I’ll walk you through a machine learning approach to building an optimized Pokemon team, the focus here is getting through the main story (in a different post I’ll give recommendations for a competitive team).
Excluded from our selection will be legendary and mythical Pokemon, I exclude these because they are in a league of their own and it wouldn’t be informative if I told you to use those as a top tier.
I have the underlying data for the Pokemon in the Galar region:
Base attack, base defense, base HP, base special attack, base special defense, base speed, version exclusives, and location in the Galar region.
In this approach I will avoid recommending Pokemon which must be caught in the “wild” area, but the the “wild” area is utilized to level up your team. I highly recommend you use the raiding system in the wild to earn candy rewards and level up your Pokemon team quickly.
The final team recommendations will take inconsideration the moves they can learn, the gym leaders you face, as well as the champion at the end of the main story. I’ll exclude the post game (hilariously ridiculous post game by the way, as most of the game has this quirky charm to it, I love it).
If you’re curious and want to do your own research in the image above I’ll be performing a K-means clustering which falls under unsupervised machine learning.
A K-means clustering algorithm will group our Pokemon into clear tiers. Without running this algorithm we’re in the top left corner, and we can barely see our Yamper.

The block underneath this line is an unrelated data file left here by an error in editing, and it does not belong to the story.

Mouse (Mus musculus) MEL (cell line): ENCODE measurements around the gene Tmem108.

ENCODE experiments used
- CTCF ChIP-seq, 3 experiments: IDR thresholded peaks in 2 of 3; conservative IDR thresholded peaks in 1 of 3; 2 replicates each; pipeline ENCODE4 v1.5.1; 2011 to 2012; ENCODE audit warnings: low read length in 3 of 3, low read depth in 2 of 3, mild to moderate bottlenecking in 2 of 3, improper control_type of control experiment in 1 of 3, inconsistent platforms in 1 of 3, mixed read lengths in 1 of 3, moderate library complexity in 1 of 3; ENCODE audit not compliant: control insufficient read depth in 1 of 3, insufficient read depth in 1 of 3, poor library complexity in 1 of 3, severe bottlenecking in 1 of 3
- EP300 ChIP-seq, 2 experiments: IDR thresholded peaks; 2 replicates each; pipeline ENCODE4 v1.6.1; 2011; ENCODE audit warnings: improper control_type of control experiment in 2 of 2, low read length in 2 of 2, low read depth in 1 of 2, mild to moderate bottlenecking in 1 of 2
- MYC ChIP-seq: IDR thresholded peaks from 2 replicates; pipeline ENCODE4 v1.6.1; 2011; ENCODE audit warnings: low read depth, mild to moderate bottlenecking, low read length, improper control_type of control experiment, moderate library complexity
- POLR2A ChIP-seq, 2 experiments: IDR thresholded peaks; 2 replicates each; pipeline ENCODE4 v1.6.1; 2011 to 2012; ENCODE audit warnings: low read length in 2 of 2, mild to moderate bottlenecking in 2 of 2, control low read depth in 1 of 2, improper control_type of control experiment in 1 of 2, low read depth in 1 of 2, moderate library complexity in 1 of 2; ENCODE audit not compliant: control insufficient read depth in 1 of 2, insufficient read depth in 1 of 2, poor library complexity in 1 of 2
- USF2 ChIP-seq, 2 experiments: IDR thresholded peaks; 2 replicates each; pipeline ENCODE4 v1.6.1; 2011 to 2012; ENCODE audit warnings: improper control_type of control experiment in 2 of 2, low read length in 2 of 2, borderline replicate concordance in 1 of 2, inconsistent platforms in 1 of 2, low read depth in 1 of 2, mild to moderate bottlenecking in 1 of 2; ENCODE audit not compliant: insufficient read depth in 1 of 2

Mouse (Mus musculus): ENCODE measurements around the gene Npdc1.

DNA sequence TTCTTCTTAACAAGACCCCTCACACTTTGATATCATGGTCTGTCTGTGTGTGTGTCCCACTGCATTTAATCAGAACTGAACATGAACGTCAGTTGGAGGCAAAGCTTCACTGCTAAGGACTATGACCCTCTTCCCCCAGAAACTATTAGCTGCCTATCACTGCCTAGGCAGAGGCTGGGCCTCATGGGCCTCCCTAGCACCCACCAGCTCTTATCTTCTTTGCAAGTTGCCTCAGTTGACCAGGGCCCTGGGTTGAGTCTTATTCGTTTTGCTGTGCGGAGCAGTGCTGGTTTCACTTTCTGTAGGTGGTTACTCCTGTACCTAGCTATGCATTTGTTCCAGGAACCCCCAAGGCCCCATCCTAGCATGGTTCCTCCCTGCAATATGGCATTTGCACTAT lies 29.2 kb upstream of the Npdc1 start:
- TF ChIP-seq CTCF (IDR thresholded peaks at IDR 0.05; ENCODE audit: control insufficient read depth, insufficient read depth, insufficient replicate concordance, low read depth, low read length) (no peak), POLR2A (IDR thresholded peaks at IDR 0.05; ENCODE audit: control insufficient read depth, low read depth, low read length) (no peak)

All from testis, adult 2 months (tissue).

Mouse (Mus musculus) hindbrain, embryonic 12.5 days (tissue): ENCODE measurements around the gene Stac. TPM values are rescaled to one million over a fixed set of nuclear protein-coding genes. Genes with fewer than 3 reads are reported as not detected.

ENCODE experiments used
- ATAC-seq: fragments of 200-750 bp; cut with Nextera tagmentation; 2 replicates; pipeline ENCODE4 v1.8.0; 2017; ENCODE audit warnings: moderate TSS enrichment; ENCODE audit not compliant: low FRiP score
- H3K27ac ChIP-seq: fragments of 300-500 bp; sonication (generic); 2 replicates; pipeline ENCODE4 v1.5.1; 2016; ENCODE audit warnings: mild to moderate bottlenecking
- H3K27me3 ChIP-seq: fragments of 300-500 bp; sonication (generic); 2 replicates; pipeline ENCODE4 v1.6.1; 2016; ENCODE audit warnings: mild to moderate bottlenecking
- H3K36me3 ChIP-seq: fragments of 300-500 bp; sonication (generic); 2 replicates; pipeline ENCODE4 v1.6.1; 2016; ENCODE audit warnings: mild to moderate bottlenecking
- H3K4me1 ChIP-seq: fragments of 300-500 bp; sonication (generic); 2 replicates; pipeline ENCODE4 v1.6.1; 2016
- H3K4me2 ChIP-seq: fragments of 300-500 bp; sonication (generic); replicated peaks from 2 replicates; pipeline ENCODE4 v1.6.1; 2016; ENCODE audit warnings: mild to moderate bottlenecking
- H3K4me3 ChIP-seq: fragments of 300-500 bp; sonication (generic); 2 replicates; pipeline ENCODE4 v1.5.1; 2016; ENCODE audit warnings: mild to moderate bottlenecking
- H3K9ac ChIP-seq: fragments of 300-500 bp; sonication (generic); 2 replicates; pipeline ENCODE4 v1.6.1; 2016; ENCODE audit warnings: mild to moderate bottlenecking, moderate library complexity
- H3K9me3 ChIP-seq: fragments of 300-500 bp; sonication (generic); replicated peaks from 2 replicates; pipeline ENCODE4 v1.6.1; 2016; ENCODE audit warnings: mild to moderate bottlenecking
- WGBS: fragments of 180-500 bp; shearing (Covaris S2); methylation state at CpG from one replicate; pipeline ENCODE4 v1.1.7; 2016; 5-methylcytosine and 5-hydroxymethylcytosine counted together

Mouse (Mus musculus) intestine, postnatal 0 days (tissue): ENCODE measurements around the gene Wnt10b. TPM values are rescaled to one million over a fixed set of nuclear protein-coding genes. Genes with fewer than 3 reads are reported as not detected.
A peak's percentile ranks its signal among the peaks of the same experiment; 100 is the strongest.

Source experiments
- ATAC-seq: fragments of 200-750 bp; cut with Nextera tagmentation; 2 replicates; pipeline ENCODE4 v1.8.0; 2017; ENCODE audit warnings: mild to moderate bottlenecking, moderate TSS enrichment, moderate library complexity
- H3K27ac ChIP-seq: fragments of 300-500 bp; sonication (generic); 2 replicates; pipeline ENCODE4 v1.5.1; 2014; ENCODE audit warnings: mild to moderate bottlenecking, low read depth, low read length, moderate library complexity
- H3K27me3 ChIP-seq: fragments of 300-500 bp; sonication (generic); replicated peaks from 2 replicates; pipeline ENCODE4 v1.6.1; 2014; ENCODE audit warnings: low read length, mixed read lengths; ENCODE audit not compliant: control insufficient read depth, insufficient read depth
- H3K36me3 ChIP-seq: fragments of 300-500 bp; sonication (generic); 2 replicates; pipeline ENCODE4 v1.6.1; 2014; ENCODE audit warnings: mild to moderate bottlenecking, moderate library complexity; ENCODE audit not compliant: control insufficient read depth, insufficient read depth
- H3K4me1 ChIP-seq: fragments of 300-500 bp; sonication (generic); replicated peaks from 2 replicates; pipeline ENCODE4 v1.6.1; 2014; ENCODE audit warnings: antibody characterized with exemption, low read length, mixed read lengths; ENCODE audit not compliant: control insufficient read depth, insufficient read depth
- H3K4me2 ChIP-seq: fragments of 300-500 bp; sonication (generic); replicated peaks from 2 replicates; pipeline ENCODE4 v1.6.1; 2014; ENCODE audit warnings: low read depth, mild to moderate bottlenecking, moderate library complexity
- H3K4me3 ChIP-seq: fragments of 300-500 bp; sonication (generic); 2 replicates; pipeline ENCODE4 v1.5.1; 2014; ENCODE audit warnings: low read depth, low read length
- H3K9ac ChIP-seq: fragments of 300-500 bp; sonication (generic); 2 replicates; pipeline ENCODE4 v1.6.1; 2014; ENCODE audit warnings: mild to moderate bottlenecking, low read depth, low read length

He’s a good boy, so we want to see him clearly and the more groups we choose the clearer we can see where Yamper ranks among all the Galar region Pokemon.
The above elbow curve helps in deciding how many tiers we should select. When choosing the amount of groups or clusters, you need take a few thing into consideration:
How many clusters can I reasonably speak to?
What will give me a clear distinction between my Pokemon?
How quickly can I validate the clusters? (Selecting 12 clusters, it would take a while for it pass the sniff test.)
This bubble chart is a good visual representation of our clusters and the Pokemon of the Galar region. A K-means cluster puts the focus on trends in the data, so all of those base stats I mentioned before our standardized.
Standardizing our variables means the mean of each variable is set to zero. This is helpful if ranges or your underlying data is very different. As it pertains to Pokemon this makes sure I have a good mix and I’m not only bucketing based on attackers and HP.